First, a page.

What causes wood to change color when it combusts
While huddled around a campfire this weekend, the kids started commenting on how much wood changes when you burn it. Their attention was mostly on how logs were changing from brown to black and then white, totally overlooking the fact that some of the log was becoming transparent as it was transformed by combustion. So what’s in wood that causes the various shifts in color, while something like a candle burns without any ashen color changes?
The wood itself is mostly a collection of cellulose, less structural hemicellulose, lignin and other bits of nutrients, minerals and even metals. At as a piece of wood catches fire, the most important bit is the cellulose, which makes up the bulk of most plants, and is made of carbon, hydrogen and oxygen. Once the cellulose is heated to around 300° Fahrenheit, the bonds in these cellulose molecules start to break apart, releasing energy and elements that would really like to find some new buddies to bond with. The first round of new pairings usually gives you some charred wood and volatile gases that we usually just call smoke.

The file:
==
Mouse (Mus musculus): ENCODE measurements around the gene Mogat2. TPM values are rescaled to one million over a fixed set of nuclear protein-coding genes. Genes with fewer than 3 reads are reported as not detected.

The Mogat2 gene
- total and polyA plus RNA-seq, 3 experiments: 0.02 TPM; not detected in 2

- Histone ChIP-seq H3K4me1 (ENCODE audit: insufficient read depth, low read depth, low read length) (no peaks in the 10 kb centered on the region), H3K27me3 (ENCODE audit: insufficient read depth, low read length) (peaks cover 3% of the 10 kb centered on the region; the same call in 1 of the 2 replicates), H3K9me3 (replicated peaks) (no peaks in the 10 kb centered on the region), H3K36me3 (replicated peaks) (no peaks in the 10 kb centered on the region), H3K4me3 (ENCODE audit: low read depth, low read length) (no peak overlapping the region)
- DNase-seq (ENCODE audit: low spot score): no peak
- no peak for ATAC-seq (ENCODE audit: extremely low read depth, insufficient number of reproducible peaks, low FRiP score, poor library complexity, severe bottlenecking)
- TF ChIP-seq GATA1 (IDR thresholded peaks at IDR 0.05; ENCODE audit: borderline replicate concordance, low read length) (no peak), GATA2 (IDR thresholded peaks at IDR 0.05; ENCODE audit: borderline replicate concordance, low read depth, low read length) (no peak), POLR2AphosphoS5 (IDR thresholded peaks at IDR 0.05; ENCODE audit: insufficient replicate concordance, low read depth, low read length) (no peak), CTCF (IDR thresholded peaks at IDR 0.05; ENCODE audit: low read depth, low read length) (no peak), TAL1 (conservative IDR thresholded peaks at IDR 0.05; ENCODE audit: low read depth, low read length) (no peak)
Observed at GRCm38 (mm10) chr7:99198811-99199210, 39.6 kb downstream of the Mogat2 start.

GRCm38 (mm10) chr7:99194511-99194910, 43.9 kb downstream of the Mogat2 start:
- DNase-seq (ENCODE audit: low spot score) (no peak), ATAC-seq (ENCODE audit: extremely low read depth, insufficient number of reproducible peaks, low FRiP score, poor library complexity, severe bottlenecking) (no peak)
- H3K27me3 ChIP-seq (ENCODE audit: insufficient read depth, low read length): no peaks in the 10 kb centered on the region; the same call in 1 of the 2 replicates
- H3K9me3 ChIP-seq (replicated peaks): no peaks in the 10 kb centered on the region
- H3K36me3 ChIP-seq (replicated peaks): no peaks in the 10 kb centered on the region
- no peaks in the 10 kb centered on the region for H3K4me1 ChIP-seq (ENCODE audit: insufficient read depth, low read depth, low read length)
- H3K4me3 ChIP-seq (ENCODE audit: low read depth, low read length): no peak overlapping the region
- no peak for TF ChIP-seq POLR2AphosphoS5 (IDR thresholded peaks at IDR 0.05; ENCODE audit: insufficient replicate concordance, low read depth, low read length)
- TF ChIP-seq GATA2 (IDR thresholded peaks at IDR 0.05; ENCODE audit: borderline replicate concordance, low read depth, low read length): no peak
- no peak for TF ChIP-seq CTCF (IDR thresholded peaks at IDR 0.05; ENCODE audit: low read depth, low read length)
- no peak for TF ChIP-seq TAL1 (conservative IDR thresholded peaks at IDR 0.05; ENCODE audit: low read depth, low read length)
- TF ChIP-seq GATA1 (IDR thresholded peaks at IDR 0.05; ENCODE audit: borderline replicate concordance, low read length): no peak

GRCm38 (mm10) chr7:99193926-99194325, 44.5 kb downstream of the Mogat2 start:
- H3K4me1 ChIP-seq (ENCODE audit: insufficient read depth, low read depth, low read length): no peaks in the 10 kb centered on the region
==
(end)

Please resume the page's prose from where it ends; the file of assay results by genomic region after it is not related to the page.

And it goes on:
As more energy is added, more bonds are broken, and you start to get a range of new compounds. Carbon dioxide, water vapor, carbon monoxide and nitrogen all float into the air without you really noticing, since they’re released as transparent gases. Pure carbon remains as the blackened coals that are great to cook with, partially thanks to the fact that it’s no longer home to other ingredients that will be released as billowing smoke. The white bits of ash are then the components of the original wood that can’t be burned at these temperatures, such as potassium or calcium. This bouquet of non-wood components that aren’t really burning also make up the set of smells we associate with smoky fires, even through they’re more of a byproduct of the actual fire.
While nobody is about to call a campfire of burning logs ‘exotic,’ they are actually distinct from some of the other forms of combustion we regularly encounter these days. The two phases of combustion kick out heat over a longer period of time, which helps wood burn longer and coals stay hot longer. A candle, in contrast, burns in a single reaction, and must be paced by a wick to keep the light burning for more than just one quick puff.
Source: How Fire Works by Tom Harris, How Stuff Works